Just Buffalo Literary Center had been planning to release its Lit City Voices video series this month, long before the COVID-19 pandemic swept through the nation and altered modern life. Produced last summer, the series highlights local poets "out in the community inspiring other people about what this great city means to us," said Barbara Cole, Artistic Director and Associate Executive Director at Just Buffalo Literary Center. "I think this is one of those moments, too, where you realize that we really do sometimes need to seek out some wisdom, and writers are there to offer it.”
The series features 15 local poets reciting one of their works at an area location that has special meaning. The Central Library and the Buffalo waterfront are two examples.
“Originally when we imagined it, we thought, we know that Buffalo is much more than chicken wings and snow, but we wanted to really proclaim that to the larger world," said Cole.
A piece is released every Friday at Just Buffalo's website. Sherry Robbins' "Buffalo" appeared last week.
“Sherry’s a perfect example of I think the power that the series has to show." Cole said of Robbins who has been a teaching artist for over three decades. She calls her a "dedicated" and "humble voice."
Like most every entity, Just Buffalo has closed its doors during the pandemic. While in-person workshops and events have stopped, the center intends to remain very active.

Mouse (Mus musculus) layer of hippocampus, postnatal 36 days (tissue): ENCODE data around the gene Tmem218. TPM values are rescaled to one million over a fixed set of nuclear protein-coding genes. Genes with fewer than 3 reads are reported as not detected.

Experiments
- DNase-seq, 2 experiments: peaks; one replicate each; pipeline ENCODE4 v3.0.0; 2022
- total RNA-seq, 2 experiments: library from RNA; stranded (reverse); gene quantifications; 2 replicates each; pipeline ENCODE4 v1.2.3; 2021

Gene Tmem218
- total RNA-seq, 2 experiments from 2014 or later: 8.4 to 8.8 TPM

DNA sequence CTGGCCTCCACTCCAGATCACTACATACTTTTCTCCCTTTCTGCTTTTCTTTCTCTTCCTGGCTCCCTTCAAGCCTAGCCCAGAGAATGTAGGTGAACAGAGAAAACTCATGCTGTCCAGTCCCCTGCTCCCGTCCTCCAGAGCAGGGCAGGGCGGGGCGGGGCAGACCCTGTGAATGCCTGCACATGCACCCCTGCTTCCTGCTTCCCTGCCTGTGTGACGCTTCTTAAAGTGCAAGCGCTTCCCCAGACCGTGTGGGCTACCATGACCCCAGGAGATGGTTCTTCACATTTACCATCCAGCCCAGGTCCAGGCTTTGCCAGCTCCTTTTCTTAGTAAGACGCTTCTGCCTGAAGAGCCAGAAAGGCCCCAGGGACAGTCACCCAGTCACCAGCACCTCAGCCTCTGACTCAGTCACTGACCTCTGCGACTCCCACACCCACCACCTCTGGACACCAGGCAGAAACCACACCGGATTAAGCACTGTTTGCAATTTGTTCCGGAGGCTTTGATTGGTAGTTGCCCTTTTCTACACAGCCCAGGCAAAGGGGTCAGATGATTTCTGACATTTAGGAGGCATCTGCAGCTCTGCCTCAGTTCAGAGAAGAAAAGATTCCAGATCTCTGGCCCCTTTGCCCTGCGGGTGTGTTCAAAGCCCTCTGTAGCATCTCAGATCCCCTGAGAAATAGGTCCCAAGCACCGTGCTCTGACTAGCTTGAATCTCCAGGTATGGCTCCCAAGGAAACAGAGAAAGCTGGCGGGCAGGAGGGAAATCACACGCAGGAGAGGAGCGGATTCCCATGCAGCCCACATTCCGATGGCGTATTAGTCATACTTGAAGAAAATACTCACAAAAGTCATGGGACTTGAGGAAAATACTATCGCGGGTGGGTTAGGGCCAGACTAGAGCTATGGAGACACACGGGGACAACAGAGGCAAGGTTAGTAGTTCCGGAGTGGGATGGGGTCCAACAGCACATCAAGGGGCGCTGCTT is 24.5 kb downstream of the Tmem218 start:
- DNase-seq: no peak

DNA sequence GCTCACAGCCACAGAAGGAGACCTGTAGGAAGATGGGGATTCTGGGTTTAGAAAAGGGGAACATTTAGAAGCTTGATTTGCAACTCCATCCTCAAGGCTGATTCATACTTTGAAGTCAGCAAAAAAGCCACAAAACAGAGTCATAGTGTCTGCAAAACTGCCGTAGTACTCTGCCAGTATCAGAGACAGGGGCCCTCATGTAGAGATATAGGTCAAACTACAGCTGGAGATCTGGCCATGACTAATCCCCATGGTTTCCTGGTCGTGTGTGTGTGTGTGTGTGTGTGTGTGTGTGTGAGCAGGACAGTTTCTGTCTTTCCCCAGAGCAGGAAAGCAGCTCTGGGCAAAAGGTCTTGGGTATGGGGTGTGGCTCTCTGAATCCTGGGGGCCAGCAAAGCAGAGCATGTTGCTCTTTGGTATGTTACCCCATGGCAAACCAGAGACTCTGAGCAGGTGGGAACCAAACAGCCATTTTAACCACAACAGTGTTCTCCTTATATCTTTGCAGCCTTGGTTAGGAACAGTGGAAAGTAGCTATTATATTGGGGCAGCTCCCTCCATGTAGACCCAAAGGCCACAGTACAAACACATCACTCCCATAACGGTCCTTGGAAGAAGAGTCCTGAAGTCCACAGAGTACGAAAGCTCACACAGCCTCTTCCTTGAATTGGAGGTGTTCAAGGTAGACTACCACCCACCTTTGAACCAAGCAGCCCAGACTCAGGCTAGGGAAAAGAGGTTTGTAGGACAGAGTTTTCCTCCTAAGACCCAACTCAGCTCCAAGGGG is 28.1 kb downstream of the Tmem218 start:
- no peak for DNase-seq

”We’ve really been reflecting on how our mission has even more relevance and importance now. You know, we’ve always been guided by the power of the literary arts to strengthen communities, but especially now," Cole said.
"It feels so necessary to turn to the literary arts to provide that hope in the face of uncertainty.”
In these strange times, the work of poet Lucille Clifton is being discovered around the world, Cole says. Clifton, born in Depew, spent her first 30 years in Buffalo. Though she died in 2010, her poem "won't you celebrate with me" is finding a new life recently.
"In this current moment where people are really trying to not just share news and information, but also inspiration, a number of people have been sharing" the poem, Cole said.
"It sounds from the title or from that first line like it might be just a celebratory poem, but like so much of Clifton’s work, it’s much deeper and there’s a little bit of a dark twist at the end.”